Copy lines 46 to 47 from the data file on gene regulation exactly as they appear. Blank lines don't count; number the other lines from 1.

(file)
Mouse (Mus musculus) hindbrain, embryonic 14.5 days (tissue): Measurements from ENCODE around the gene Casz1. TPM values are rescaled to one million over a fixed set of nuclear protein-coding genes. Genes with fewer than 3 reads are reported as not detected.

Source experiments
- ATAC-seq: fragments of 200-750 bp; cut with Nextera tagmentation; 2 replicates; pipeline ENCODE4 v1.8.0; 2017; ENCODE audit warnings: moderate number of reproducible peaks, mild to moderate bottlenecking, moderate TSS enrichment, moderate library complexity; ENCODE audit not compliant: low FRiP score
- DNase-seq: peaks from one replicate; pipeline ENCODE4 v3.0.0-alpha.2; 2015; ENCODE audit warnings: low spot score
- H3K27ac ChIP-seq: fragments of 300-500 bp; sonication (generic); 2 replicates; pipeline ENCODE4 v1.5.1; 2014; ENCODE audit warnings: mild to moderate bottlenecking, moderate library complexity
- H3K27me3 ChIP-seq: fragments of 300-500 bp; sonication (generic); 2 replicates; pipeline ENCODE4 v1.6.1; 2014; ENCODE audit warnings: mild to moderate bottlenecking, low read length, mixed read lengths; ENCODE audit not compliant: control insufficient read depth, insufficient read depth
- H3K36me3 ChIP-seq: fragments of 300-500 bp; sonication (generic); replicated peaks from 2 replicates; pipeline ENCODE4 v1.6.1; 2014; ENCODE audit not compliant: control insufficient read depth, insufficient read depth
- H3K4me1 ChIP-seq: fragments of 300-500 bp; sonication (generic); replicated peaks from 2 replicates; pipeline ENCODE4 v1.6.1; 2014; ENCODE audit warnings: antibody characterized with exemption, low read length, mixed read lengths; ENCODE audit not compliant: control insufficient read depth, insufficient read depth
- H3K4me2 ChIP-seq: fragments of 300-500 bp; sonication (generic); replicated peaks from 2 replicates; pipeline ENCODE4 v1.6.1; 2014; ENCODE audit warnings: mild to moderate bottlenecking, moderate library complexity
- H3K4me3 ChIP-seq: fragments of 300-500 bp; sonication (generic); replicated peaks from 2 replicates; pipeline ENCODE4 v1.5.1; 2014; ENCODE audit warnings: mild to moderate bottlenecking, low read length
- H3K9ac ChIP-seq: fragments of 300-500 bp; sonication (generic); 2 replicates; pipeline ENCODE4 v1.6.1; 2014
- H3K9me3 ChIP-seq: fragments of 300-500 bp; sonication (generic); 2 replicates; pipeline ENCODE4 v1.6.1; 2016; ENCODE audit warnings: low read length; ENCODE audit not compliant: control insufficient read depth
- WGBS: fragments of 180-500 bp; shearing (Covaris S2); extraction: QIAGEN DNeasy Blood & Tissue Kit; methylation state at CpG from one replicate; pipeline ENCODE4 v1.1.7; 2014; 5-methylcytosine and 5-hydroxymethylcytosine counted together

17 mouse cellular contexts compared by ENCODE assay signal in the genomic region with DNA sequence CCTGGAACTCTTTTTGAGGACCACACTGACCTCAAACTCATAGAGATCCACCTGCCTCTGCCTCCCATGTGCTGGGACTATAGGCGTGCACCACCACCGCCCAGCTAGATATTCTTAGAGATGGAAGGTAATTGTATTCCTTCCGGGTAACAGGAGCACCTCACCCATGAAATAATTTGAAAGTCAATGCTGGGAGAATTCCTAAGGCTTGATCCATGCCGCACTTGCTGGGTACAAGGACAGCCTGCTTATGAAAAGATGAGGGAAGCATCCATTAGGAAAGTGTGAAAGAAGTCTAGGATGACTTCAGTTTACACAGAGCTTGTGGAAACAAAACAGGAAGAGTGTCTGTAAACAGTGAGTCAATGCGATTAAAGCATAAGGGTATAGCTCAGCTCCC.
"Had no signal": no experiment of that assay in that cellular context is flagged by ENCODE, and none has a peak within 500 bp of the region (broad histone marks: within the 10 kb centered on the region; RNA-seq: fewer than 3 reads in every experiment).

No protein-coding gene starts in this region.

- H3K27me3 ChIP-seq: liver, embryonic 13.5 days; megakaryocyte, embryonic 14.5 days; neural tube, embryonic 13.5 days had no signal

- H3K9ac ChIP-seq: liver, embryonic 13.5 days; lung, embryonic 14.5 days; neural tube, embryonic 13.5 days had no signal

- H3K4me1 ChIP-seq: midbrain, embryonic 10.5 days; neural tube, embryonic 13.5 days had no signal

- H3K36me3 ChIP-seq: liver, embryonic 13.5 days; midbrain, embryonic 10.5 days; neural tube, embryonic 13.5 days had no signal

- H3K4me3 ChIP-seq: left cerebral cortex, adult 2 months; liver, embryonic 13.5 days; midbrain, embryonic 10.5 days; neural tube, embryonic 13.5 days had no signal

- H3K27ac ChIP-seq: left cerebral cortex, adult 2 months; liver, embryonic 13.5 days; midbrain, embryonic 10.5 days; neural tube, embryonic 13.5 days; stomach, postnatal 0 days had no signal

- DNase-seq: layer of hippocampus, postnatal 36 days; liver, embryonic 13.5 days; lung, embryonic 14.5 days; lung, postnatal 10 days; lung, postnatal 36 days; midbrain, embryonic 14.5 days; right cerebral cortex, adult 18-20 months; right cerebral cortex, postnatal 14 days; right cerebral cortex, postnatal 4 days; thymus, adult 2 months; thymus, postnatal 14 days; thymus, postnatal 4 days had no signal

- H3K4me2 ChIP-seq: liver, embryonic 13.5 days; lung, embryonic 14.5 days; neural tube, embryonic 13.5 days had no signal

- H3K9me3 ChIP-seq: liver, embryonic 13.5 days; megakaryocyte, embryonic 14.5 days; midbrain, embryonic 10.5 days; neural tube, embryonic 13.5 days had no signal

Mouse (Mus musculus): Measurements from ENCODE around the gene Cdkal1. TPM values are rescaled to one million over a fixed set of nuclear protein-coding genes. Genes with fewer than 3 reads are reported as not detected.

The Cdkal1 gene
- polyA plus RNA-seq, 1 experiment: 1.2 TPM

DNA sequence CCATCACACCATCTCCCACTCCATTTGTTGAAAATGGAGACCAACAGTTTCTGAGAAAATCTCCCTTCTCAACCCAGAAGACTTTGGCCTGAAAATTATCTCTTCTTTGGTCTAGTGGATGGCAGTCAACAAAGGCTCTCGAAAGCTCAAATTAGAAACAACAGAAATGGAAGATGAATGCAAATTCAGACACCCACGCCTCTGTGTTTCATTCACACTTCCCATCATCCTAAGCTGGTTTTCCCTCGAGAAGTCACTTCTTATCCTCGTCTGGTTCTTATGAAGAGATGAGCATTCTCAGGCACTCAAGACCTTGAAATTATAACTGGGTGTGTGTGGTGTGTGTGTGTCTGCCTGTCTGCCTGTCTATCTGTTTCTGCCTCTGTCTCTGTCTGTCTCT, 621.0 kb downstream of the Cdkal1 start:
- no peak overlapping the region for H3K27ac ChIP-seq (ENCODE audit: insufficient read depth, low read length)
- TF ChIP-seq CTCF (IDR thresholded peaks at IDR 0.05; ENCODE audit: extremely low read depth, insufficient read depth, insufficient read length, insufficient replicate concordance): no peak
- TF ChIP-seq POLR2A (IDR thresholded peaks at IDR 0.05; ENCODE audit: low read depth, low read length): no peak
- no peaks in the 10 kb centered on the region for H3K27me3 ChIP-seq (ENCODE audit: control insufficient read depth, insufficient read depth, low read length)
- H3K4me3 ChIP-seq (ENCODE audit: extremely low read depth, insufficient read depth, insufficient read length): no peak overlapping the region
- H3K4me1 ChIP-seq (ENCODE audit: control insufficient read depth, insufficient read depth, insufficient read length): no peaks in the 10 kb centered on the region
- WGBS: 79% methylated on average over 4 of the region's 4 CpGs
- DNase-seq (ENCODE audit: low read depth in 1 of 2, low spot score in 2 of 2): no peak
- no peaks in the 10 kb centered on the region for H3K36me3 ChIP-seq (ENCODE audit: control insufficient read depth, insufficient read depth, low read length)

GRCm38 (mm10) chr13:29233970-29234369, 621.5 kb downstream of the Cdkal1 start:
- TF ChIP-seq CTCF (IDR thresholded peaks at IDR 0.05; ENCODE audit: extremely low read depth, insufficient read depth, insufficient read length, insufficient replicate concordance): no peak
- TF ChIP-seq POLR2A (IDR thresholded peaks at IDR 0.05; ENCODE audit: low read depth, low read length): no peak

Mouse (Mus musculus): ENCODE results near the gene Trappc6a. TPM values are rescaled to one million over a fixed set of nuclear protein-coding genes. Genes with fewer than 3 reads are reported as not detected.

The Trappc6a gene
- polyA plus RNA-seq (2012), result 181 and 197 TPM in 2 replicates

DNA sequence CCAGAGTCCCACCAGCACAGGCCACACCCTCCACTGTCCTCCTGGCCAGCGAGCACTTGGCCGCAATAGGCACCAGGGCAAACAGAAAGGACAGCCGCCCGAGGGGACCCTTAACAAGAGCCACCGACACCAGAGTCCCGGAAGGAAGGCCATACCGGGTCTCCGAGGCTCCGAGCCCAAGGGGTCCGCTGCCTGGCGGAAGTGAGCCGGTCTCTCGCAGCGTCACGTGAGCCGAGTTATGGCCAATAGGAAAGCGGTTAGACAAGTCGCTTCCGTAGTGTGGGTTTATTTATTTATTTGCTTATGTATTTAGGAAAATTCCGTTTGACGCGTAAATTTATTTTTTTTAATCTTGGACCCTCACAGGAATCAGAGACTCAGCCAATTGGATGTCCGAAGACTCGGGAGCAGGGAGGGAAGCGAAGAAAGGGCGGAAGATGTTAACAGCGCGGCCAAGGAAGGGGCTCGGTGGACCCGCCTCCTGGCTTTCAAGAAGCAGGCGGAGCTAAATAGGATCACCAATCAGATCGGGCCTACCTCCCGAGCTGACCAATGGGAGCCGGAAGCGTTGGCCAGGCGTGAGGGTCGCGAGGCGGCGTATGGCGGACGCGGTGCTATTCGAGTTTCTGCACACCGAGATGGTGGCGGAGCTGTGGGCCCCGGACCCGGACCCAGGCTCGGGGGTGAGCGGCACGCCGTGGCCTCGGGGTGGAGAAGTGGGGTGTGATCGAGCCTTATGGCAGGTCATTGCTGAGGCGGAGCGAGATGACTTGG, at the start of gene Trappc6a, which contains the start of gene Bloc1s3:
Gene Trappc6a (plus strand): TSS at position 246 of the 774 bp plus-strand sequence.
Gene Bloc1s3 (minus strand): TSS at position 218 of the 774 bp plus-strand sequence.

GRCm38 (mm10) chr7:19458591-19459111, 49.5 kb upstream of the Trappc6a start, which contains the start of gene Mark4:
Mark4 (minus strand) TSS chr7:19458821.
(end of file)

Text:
Gene Trappc6a (plus strand): TSS at position 246 of the 774 bp plus-strand sequence.
Gene Bloc1s3 (minus strand): TSS at position 218 of the 774 bp plus-strand sequence.